They argued that Pakistan’s water uses – of relevance here, the NJHEP – was preceded by the KHEP. As a result, the NJHEP was not considered an “existing use” under Article 9 of Annexure C in the IWT, which India was required to take into account at the time of planning the KHEP. The award also allows India to proceed with the construction of the KHEP provided that it ensures minimum downstream flow, which would be determined by the final award.
On December 20, 2013, the Permanent Court of Arbitration rendered its final award. It stated that to decide the rate in minimum flow, it was necessary to “mitigate [the] adverse effects to Pakistan’s agricultural and hydro-eclectic uses throughout the operation of the KHEP, while preserving India’s right to operate the KHEP and maintaining the priority it acquired from having crystallised prior to the NJHEP”.
Rule of law ensures order in the face of anarchy. And with India being the upper riparian of River Indus, Pakistan has rightfully felt nervous about possible state-induced famines and droughts or even a potential ‘water war’. This is why the spirit of the IWT is so important and must be preserved as it is the only major treaty that the two countries have signed in matters concerning water.
As with all forms of international law, the IWT is not binding on the parties and is customary in nature. In principle, states adhere to international law as it ensures predictability and order in international relations. This is especially important in Pakistan and India as their relationship is not commonly associated with order and predictability. But to its credit, the IWT has ensured this in the domain of transboundary water cooperation. Its success can be seen in its longevity and perseverance as it has withstood the broader issues of Kashmir, terrorism, cross-border skirmishes and two wars.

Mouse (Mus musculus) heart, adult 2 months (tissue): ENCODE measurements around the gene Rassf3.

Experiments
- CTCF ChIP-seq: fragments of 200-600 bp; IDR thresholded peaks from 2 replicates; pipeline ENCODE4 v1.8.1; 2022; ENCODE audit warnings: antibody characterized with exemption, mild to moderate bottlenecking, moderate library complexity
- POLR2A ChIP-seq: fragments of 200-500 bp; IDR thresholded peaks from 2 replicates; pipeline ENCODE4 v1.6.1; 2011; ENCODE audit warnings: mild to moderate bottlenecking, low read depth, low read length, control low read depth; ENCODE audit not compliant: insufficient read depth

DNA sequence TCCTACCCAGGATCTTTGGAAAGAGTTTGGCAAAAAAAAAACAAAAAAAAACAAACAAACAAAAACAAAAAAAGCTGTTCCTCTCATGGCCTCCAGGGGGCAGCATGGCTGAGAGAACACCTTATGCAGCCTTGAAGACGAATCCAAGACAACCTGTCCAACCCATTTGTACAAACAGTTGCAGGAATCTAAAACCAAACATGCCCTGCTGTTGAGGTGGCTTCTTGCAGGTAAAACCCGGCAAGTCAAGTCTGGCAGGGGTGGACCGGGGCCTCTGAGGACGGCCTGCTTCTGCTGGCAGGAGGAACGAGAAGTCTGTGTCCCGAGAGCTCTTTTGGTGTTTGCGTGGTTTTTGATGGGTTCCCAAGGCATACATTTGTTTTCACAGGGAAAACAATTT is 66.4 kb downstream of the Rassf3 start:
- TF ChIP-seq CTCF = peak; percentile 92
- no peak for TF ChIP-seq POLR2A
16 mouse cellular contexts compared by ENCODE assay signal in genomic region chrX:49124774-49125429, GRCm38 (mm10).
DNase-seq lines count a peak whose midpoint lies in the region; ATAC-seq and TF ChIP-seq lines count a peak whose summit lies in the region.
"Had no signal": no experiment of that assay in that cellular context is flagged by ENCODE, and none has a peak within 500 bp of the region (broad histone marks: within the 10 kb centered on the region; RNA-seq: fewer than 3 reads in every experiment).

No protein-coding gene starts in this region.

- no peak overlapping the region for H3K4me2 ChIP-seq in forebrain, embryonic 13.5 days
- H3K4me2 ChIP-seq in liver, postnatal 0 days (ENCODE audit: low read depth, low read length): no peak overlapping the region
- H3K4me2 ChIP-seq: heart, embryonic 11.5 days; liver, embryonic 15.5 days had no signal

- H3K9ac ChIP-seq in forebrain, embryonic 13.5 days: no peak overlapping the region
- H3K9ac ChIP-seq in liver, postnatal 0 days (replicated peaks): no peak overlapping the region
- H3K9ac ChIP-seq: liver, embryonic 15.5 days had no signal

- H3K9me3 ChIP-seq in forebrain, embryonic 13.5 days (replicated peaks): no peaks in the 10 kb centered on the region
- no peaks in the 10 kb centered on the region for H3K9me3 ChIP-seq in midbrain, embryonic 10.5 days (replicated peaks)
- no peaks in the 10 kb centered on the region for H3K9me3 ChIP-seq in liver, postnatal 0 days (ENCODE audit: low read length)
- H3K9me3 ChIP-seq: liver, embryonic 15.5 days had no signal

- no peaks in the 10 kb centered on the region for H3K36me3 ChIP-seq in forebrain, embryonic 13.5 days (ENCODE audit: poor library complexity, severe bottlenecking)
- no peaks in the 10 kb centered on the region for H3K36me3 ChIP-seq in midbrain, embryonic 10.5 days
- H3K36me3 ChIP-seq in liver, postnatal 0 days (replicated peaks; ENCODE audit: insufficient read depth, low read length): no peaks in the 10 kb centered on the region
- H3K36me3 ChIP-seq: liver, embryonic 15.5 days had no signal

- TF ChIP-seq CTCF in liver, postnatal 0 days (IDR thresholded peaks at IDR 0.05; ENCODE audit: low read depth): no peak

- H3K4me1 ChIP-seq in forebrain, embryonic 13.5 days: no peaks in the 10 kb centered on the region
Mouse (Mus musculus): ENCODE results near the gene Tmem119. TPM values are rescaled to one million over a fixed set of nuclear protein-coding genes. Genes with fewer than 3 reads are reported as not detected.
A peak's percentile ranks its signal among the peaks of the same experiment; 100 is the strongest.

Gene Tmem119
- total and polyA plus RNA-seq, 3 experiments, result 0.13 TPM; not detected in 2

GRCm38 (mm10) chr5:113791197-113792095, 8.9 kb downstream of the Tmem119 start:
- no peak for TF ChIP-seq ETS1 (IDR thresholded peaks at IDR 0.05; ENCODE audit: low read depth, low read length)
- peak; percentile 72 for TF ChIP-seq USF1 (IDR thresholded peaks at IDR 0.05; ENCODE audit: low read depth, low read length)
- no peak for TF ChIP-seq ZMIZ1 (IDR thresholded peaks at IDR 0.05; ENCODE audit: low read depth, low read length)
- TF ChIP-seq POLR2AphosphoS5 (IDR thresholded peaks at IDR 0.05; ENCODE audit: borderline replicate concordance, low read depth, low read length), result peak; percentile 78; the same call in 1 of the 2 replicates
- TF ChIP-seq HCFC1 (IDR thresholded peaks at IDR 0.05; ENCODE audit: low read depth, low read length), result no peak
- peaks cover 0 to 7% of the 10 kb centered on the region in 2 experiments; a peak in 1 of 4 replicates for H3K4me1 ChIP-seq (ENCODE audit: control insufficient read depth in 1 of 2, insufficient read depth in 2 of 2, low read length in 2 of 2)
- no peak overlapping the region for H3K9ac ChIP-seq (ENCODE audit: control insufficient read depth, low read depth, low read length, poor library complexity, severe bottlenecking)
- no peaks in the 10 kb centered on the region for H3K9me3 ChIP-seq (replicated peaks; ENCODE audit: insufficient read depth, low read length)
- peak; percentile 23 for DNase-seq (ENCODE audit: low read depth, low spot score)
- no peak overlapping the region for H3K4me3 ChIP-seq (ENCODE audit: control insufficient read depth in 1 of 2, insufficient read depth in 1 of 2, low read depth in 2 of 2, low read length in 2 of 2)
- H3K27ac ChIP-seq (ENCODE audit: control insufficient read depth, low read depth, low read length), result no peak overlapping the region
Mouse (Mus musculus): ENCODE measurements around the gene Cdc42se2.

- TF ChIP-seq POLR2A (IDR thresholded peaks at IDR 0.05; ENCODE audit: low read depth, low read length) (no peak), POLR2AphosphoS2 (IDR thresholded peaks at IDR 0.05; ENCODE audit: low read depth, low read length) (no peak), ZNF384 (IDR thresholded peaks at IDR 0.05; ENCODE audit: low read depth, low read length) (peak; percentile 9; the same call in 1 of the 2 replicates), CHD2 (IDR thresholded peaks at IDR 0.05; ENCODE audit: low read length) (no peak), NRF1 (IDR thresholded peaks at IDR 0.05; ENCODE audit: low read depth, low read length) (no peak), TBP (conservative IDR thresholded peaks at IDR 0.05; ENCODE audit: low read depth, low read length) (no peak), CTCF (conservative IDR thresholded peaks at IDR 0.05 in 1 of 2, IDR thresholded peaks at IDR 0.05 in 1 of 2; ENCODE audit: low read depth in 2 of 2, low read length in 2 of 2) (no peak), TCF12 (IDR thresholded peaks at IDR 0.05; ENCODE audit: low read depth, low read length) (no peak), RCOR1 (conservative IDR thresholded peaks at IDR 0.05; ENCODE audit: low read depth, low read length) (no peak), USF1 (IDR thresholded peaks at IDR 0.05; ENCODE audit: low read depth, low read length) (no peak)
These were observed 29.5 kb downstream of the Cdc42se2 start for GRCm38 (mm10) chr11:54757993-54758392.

This is not to say that a host of tensions surround the IWT in contemporary times. Although this is nothing new, demands on River Indus keep growing due to burgeoning expectations for electricity and economic development. India’s upstream advantage – even in relation to run-of-the-river projects without consumptive use as barred by the IWT – gives India the potential capacity to control both the quantity and timing of water flows into downstream Pakistan. Also notable is the fact the IWT was negotiated between India and Pakistan in a manner that evaded mention of Kashmir’s disputed status.
Given these tensions, criticisms of the IWT – which call for possibly abrogating it – and warnings that its potential will be dire have recently come from Indian and Pakistani sources. There is no doubt that work can be done to improve the treaty. If there is no political capital and will on both sides of the border, there will be little or no possibility of revisions to the treaty.
Last week’s discourse on the KHEP dispute does not help ease the average Pakistani’s water woes. While it is unclear at the moment, the power-generation capacity of the NJHEP in Kashmir may well be reduced, giving credence to these concerns. But after three years of deliberation, the judges in the arbitration believe the law is clear on the matter. This is undoubtedly a bitter pill to swallow for Pakistan. But unless new legal objections can be raised, Pakistan should accept the award and continue working on an amicable resolution with India on the matter.
And this brings us to the words of former president Ayub Khan. They were uttered when the IWT was formed more than half a century ago: “[W]e have been able to get the best that was possible…very often the best is the enemy of the good and in this case we have accepted the good after careful and realistic appreciation of our entire overall situation… [T]he basis of this agreement is realism and pragmatism”.
The writer is a freelance contributor.